The tribal college dual credit program fund consists of legislative appropriations; grants, gifts, donations, and bequests for the dual credit program; and earnings on monies in the fund. Funds may be used only by the higher education department to compensate tribal colleges for tuition and fees waived to allow high school students to attend classes on the college campus or electronically.
New York There is no formal dual enrollment policy, so tuition is the responsibility of the student/parent.
North Carolina State. The general assembly reimburses FTE costs to the community college system based on participation reports. However, state funds are not available to cover textbooks or fees. Fees are not waived unless the community college chooses to do so. The LEA and community college determine how to pay for textbooks, and whether/how student fees will be paid.
North Dakota Student/parent.  Student or parent also responsible for all fees, textbooks, materials, equipment, and other necessary charges related to the course in which the student has enrolled.
Ohio Post-Secondary Enrollment Options: Local decision. Public school students may elect:
  • To be responsible for all tuition and the cost of all textbooks, materials, and fees. A student choosing this option elects, at the time of enrollment, to receive only college credit or high school and college credit.
  • For the department of education to reimburse the college, or for the district, community school, STEM school to enter into an agreement for an alternate method to calculate or transmit the amount the institution would be paid for a participating student. However, the department of education will not reimburse a college for a remedial college course (costs borne by student/parent). These options are not available to the student if the student is enrolled full-time in the student's district, community school, STEM school, or nonpublic school.
No school district may charge a student an additional fee or tuition for participation in any dual enrollment program. A postsecondary institution must furnish all textbooks and materials for a course (and may not charge the student for tuition or fees) if the department of education reimburses the institution for the course.

However, if a student earns a nonpassing grade, the district superintendent or head of the community school or STEM school must seek reimbursement from the participant/participant's parent for the amount of state funds paid to the college on behalf of the participant for that college course.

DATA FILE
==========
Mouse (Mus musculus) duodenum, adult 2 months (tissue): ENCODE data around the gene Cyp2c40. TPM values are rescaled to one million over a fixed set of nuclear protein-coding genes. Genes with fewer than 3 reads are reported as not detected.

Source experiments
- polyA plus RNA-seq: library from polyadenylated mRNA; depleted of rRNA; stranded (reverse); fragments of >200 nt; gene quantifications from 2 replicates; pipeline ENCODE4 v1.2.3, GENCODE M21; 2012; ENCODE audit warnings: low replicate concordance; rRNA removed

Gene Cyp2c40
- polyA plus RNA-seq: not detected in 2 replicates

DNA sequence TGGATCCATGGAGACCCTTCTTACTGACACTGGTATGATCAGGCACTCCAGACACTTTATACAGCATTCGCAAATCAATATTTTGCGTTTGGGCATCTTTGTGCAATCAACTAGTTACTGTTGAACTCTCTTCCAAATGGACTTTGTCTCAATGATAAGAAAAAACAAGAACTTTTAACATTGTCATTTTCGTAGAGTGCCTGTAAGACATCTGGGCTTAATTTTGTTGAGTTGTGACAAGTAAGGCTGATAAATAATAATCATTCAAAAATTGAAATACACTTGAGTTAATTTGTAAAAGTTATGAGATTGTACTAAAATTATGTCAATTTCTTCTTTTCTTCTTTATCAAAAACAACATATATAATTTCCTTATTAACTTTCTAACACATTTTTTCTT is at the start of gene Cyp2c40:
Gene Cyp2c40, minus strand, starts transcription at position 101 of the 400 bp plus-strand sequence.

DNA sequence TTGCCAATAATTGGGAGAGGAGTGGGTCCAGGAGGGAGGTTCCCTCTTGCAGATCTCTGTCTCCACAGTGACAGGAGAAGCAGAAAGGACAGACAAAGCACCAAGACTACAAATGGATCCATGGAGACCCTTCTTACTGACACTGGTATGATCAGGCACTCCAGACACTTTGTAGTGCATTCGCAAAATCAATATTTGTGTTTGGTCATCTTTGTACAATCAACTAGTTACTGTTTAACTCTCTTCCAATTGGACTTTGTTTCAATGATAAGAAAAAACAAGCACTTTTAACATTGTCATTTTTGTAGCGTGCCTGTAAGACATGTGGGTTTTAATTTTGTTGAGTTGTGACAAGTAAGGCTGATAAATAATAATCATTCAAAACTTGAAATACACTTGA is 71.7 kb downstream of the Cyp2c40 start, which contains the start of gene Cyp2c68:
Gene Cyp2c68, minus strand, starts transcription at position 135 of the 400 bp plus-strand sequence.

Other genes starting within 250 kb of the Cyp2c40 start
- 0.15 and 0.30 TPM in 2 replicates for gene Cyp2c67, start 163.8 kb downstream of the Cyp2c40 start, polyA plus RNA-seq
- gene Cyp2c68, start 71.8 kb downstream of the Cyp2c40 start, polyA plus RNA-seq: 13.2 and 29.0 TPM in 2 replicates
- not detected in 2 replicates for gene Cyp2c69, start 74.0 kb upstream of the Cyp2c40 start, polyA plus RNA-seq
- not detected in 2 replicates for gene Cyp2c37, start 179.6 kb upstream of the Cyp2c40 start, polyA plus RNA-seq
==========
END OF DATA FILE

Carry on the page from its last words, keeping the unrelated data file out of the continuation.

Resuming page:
Oklahoma Student/parent, unless the district does not offer enough course selections to allow the student to receive the courses needed to meet the graduation requirements, in which case the district pays tuition, fees, and books for the concurrent enrollment course, and provides transportation.

High school seniors who meet the eligibility requirements for concurrent enrollment are entitled to receive a tuition waiver for a maximum of 6 credit hours per semester. Students receiving a waiver are responsible for fees, books, and supplies.

Statute expresses legislative intent that, for concurrent enrollment courses the district is paying for, the institution charge only the supplementary and special service fees that are directly related to the concurrent enrollment course and enrollment procedures for that student, and that fees for student activities and student service facilities, including the student health care and cultural and recreational service fees, not be charged to such students.
Oregon Tuition and/or fee payment varies based upon the program and courses offered. 

Dual Credit: State. The legislature appropriates funds to reimburse FTE costs to institutions based on participation reports; these funds are distributed by the Oregon Department of Community Colleges and Workforce Development. Local decision as to whether students are charged registration/transcription fees.

Expanded Options: Local decision.  Expanded Options programs were developed to ensure “at-risk” student participation in Accelerated College Credit Programs are provided at no cost to the student. Tuition and fees are negotiated between the school district and the postsecondary institution to pay required instructional costs of the student. A student may apply to the resident district for reimbursement for any textbooks, fees, equipment or materials required for a postsecondary course. A postsecondary institution that receives payment through the negotiated financial agreement may not charge a student for tuition, fees and other required instructional costs associated with the student’s enrollment in a course. 

A charter school that elects to participate in the Expanded Options Program must negotiate and pay actual instructional costs associated with student participation directly to the postsecondary institution.